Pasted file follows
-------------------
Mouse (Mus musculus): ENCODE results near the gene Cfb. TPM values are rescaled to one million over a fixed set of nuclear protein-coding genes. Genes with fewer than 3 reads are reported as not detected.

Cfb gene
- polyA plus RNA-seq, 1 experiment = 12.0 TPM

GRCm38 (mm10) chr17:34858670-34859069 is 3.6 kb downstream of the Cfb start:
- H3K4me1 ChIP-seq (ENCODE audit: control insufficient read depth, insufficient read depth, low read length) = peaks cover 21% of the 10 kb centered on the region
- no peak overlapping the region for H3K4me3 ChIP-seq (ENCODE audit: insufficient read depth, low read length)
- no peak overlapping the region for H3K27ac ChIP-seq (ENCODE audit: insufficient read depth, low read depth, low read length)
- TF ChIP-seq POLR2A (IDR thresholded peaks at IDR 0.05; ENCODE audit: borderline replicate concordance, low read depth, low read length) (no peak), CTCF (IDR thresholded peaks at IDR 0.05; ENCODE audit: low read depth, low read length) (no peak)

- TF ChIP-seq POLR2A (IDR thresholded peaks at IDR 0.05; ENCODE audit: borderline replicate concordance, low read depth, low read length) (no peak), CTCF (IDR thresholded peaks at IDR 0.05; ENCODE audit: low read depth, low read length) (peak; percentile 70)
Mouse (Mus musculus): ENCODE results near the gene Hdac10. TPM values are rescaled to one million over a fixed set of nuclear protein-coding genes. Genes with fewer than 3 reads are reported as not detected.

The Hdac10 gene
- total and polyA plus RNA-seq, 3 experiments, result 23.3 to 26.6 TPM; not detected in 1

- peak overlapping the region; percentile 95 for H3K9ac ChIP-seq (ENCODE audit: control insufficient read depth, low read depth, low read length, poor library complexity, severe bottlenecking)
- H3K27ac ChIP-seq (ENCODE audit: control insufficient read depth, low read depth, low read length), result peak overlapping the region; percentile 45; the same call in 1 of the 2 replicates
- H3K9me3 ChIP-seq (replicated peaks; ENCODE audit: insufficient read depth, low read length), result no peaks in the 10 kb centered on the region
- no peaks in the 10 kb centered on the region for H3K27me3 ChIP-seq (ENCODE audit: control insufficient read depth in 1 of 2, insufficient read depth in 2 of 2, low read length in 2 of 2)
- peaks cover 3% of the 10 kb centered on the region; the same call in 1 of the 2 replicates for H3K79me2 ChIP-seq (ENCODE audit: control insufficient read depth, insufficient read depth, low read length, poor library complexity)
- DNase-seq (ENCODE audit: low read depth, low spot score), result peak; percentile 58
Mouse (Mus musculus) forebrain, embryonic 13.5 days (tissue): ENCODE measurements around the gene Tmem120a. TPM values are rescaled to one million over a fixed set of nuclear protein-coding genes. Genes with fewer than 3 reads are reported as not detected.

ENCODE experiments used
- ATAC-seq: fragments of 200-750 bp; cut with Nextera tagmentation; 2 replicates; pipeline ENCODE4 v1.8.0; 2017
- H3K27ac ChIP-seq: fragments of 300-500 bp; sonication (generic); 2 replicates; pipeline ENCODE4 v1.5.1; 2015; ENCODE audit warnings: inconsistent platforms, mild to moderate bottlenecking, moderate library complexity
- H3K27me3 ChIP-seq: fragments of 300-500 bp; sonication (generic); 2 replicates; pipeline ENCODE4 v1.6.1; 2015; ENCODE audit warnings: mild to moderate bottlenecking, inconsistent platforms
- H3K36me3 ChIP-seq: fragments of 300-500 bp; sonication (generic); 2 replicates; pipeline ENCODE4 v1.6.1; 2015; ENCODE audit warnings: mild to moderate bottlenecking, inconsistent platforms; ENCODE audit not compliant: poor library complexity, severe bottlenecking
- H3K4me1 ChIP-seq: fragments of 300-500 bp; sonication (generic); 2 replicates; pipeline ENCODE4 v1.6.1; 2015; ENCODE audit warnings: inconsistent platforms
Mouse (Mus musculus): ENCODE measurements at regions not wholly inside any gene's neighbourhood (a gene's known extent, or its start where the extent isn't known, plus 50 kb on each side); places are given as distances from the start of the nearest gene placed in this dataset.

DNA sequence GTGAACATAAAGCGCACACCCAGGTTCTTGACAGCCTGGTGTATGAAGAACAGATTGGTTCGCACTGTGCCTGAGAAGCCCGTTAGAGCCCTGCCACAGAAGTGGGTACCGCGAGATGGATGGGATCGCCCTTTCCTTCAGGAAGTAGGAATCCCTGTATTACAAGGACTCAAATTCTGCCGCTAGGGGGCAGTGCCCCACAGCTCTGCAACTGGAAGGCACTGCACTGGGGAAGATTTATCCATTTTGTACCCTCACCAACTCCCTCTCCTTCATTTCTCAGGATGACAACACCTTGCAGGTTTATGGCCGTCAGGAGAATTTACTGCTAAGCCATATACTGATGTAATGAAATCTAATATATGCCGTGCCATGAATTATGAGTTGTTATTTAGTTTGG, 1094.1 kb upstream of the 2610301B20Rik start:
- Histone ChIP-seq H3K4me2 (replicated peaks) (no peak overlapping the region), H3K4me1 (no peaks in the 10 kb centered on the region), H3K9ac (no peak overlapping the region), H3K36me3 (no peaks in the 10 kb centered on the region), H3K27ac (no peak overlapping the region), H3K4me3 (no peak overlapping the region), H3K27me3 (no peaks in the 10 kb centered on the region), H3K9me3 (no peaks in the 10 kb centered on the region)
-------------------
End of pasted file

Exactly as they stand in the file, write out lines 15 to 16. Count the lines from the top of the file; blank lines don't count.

- H3K9me3 ChIP-seq (replicated peaks; ENCODE audit: insufficient read depth, low read length), result no peaks in the 10 kb centered on the region
- no peaks in the 10 kb centered on the region for H3K27me3 ChIP-seq (ENCODE audit: control insufficient read depth in 1 of 2, insufficient read depth in 2 of 2, low read length in 2 of 2)